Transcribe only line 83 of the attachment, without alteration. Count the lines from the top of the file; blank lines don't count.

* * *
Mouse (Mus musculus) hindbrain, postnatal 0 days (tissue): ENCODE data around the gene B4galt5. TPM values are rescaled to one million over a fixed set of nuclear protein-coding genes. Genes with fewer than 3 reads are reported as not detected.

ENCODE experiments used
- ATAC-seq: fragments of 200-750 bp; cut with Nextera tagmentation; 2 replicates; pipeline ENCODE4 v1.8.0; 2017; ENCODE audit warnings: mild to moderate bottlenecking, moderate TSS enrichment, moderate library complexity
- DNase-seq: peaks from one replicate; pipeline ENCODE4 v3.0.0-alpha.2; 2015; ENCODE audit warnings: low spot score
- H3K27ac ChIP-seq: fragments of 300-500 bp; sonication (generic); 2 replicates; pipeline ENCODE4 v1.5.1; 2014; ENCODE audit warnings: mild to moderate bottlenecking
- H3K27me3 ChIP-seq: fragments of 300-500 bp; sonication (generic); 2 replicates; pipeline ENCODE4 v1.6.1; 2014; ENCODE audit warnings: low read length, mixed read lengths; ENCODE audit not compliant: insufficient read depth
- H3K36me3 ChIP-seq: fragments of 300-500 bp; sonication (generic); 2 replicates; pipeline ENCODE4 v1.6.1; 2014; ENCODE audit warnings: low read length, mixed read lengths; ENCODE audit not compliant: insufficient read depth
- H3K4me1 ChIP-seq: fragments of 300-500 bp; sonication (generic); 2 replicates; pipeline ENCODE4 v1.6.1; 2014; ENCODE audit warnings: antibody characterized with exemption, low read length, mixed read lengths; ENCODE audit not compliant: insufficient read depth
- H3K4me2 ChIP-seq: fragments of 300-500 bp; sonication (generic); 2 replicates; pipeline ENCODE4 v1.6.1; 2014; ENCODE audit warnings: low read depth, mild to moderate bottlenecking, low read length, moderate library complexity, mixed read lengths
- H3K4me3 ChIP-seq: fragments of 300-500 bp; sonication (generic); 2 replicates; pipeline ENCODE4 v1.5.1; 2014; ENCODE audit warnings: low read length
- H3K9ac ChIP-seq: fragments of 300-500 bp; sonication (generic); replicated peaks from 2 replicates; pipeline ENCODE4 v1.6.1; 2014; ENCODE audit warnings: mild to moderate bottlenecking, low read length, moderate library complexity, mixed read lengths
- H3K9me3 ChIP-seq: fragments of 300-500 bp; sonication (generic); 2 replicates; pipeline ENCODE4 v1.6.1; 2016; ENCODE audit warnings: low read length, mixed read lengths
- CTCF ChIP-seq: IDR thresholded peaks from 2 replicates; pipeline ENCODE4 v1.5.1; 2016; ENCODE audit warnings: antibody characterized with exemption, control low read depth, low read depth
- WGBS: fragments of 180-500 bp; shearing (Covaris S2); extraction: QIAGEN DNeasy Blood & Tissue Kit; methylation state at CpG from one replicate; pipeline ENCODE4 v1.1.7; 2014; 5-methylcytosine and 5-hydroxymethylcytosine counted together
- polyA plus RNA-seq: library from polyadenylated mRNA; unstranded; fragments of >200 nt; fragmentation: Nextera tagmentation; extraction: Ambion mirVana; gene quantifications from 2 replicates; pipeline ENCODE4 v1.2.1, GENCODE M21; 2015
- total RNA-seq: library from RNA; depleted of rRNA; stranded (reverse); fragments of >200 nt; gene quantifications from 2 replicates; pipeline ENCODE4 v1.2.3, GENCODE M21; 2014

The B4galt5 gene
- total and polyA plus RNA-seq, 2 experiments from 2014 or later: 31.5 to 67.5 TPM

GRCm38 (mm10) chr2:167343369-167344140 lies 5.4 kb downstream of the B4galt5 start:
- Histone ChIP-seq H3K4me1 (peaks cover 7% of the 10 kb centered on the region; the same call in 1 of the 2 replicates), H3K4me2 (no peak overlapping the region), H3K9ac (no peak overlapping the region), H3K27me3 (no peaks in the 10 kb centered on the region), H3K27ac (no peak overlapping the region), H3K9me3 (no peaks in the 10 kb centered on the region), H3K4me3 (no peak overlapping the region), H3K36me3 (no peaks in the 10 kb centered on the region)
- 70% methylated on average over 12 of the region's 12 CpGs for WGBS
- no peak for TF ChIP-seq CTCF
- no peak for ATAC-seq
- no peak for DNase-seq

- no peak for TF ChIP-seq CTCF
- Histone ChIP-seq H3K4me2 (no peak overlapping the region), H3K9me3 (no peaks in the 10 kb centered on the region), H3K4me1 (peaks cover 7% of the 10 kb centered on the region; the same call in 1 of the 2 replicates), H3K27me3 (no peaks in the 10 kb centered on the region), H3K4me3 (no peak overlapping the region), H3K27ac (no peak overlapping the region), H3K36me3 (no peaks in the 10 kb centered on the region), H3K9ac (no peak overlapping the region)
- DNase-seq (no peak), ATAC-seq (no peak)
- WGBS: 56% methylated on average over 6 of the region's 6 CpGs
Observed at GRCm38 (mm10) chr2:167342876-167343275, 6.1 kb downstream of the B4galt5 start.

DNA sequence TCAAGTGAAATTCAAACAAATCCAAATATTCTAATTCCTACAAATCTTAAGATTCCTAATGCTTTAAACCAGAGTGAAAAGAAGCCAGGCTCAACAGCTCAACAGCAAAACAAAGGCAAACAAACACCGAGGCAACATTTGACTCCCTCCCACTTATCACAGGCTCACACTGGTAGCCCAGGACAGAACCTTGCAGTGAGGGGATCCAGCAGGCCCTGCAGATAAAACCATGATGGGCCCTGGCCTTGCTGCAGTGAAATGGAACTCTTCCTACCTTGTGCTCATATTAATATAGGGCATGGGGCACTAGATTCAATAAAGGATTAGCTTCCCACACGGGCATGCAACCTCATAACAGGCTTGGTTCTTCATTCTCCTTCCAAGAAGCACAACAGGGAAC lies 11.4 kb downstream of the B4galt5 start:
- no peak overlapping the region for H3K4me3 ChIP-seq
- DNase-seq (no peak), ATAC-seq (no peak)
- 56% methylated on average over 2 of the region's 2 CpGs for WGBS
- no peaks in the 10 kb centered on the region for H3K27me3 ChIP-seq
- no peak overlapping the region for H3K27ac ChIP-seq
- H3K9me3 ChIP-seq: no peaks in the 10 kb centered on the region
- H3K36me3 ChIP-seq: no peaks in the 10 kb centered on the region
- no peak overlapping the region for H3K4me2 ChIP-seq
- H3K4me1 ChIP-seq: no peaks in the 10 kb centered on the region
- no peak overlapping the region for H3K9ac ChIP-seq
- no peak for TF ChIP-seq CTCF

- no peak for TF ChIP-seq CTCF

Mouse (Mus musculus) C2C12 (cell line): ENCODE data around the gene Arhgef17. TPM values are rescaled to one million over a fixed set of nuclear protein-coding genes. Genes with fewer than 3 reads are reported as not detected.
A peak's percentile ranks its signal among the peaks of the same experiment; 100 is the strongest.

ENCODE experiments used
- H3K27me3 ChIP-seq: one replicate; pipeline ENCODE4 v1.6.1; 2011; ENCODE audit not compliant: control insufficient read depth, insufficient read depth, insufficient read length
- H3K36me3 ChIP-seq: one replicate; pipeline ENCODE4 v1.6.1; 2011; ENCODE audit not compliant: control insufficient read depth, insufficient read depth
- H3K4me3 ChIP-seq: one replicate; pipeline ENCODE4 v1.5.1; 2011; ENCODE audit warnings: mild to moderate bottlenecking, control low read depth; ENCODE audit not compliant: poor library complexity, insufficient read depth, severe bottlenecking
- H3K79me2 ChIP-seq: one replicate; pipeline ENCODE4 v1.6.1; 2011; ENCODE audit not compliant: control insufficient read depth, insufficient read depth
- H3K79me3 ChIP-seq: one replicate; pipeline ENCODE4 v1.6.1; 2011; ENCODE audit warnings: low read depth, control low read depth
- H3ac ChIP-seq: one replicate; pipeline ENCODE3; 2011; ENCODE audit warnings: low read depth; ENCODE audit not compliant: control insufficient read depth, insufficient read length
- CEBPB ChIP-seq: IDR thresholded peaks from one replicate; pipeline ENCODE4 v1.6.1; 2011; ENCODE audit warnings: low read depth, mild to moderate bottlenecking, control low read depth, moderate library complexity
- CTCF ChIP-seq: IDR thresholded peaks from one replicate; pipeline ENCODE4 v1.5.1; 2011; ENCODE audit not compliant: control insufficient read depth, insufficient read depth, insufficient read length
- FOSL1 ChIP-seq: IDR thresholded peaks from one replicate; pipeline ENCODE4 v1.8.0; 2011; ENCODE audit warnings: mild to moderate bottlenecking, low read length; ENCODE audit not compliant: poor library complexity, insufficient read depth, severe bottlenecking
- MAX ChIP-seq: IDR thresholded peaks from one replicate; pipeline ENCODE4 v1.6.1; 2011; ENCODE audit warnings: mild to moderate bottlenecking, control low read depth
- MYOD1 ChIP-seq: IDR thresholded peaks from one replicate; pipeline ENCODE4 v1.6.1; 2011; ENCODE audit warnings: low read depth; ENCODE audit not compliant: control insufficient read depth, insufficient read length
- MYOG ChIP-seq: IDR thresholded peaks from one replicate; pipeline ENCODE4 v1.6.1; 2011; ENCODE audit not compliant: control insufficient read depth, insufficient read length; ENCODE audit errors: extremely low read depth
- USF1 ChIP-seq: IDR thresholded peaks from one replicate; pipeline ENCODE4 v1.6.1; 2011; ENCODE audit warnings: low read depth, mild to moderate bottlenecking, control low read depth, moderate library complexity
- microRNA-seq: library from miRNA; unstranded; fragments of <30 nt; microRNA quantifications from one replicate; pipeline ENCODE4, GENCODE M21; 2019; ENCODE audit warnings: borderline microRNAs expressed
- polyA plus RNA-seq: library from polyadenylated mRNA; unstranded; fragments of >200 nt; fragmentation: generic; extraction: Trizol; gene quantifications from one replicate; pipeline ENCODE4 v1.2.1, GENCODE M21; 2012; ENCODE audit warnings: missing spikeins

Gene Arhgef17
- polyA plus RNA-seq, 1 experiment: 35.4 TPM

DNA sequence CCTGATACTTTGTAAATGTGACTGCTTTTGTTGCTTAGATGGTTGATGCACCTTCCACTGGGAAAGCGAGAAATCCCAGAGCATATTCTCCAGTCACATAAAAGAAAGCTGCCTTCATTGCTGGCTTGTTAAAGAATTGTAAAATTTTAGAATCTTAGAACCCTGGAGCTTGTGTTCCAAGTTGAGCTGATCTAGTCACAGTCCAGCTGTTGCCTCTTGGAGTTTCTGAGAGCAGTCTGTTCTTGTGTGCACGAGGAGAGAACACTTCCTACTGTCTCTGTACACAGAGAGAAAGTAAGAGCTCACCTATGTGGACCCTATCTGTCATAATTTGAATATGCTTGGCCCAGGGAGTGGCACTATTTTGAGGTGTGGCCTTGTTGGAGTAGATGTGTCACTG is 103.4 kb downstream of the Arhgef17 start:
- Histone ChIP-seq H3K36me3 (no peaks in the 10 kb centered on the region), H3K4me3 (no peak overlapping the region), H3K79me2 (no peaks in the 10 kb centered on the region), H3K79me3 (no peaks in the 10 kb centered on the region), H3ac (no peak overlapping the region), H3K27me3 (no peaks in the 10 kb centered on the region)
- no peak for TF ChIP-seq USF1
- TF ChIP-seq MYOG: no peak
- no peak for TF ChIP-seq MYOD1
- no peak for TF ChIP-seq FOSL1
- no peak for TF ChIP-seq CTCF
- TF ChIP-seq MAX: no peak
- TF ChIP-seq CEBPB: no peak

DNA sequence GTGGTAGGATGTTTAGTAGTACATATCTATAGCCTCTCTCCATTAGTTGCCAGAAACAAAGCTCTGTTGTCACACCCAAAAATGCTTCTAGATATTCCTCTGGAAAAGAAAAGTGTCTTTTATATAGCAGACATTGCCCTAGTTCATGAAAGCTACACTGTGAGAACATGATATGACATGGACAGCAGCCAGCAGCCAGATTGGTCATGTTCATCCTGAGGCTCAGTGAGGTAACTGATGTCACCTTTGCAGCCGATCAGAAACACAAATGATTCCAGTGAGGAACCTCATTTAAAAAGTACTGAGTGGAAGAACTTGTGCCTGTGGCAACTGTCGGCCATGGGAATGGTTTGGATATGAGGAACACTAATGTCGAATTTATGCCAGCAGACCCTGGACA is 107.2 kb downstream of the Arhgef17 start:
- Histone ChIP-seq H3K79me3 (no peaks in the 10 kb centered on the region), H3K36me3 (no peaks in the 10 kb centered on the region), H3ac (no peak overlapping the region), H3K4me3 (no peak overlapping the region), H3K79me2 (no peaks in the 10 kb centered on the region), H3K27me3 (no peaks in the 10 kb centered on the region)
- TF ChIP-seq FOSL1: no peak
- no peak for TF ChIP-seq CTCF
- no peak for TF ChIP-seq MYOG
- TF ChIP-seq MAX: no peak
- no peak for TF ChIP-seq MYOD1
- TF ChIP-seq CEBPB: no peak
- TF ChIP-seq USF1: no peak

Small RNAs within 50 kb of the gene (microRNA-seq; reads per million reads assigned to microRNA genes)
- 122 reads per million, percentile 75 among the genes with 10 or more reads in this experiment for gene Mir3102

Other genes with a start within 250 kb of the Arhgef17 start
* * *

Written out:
Other genes with a start within 250 kb of the Arhgef17 start